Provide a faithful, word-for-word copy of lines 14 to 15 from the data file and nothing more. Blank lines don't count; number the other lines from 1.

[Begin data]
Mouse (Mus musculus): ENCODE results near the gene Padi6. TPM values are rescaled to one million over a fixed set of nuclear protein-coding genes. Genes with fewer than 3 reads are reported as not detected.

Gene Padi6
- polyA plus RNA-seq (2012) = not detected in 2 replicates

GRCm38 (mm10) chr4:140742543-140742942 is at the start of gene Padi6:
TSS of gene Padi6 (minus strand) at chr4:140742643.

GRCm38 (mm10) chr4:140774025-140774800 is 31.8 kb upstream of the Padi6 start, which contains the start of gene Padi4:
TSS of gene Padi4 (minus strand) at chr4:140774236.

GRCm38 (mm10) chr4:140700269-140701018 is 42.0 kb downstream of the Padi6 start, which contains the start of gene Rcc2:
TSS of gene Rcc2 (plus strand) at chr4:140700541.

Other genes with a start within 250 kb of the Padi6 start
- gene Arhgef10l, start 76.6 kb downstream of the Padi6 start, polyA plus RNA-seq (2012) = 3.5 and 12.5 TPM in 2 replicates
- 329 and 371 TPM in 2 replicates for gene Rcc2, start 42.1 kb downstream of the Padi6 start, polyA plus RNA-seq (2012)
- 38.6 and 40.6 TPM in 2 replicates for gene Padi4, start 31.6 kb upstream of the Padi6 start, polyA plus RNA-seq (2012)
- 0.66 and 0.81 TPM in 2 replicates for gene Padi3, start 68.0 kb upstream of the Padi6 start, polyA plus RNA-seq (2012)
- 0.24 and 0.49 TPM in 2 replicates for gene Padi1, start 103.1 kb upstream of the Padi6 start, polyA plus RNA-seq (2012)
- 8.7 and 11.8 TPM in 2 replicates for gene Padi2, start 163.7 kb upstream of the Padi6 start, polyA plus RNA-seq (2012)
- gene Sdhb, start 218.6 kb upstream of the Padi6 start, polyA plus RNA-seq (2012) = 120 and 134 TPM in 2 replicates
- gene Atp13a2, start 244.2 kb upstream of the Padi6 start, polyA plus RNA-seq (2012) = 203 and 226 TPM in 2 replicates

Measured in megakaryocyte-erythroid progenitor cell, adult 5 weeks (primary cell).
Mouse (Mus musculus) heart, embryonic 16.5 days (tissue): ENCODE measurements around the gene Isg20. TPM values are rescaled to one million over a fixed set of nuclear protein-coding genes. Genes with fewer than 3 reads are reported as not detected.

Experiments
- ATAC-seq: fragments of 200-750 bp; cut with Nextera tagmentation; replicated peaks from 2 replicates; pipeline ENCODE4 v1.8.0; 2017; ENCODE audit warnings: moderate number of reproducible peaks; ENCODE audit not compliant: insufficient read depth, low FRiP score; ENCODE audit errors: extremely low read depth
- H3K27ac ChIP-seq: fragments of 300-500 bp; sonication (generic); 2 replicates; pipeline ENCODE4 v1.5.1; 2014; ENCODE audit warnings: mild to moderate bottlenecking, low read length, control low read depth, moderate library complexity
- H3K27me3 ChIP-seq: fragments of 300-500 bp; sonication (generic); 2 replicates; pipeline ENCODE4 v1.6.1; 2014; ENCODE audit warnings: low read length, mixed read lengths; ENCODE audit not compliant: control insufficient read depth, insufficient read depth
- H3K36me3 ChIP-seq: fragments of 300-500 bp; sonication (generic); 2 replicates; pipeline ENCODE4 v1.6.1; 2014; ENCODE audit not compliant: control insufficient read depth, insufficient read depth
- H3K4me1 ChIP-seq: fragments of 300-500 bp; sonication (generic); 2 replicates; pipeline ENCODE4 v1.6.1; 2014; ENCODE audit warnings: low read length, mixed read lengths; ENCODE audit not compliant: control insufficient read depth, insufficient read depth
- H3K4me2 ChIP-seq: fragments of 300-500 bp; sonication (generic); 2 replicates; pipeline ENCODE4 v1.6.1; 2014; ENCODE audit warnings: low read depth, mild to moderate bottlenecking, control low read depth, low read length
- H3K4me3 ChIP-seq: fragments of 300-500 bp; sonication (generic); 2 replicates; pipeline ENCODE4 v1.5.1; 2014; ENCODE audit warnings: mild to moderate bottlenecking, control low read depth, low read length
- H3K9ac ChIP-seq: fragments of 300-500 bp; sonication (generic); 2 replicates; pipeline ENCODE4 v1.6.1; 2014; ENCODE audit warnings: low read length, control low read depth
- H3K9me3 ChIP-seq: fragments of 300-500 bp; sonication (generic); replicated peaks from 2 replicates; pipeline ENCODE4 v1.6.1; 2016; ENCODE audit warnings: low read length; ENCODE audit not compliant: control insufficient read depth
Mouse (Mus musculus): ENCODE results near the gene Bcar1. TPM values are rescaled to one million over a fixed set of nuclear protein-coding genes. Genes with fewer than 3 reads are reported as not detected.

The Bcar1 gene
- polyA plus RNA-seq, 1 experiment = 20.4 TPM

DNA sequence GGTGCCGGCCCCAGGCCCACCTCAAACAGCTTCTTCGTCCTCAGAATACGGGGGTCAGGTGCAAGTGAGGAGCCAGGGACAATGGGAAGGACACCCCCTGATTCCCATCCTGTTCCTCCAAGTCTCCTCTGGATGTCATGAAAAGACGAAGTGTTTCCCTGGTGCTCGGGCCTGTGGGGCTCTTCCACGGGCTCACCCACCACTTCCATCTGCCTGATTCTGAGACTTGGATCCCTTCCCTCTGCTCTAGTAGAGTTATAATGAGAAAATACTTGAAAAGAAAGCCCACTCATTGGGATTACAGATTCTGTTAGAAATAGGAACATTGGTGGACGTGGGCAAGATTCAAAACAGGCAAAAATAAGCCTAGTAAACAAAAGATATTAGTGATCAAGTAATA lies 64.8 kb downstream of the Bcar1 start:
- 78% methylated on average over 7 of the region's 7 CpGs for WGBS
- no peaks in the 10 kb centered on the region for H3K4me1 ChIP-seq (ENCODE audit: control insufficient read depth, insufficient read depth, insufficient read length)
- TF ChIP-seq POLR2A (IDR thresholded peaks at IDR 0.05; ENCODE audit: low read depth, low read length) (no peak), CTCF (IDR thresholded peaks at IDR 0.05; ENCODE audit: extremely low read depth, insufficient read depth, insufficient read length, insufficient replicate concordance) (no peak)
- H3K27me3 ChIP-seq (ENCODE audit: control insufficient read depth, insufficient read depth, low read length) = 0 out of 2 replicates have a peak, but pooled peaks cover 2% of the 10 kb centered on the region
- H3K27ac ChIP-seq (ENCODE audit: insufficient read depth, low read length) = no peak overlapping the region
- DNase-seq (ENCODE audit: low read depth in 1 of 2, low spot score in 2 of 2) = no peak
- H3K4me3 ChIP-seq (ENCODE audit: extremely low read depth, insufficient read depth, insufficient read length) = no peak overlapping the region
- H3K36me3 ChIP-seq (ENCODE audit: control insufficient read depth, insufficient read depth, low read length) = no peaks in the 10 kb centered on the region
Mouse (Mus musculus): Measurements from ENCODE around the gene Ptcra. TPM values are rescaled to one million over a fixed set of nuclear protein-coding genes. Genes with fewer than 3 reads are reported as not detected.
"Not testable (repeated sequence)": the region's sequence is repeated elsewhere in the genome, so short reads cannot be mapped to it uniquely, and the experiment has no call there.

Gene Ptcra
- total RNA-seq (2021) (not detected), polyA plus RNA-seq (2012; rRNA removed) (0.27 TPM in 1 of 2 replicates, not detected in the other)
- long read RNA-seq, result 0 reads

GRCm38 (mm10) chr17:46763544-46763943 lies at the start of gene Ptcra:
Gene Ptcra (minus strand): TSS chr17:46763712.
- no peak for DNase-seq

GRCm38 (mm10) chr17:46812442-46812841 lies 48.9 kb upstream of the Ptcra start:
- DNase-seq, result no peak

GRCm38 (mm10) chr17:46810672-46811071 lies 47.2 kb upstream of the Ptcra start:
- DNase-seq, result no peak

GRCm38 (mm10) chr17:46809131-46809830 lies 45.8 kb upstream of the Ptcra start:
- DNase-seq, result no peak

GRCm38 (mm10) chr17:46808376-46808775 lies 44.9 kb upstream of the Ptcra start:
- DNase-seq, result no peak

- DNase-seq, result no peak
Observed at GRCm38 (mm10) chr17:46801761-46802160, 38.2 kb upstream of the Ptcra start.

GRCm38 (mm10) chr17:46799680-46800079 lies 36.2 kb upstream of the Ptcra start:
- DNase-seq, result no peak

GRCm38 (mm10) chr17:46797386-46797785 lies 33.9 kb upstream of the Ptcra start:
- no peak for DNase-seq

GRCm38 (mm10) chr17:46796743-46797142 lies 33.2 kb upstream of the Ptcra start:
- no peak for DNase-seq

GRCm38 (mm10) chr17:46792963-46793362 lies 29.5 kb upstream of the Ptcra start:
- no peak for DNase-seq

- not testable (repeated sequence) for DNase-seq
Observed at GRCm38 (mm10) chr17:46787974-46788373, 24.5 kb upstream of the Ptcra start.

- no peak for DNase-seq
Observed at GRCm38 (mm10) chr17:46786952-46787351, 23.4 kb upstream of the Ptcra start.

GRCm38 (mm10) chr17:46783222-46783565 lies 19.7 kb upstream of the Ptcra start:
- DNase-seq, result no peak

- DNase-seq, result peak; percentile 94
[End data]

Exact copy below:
- 0.66 and 0.81 TPM in 2 replicates for gene Padi3, start 68.0 kb upstream of the Padi6 start, polyA plus RNA-seq (2012)
- 0.24 and 0.49 TPM in 2 replicates for gene Padi1, start 103.1 kb upstream of the Padi6 start, polyA plus RNA-seq (2012)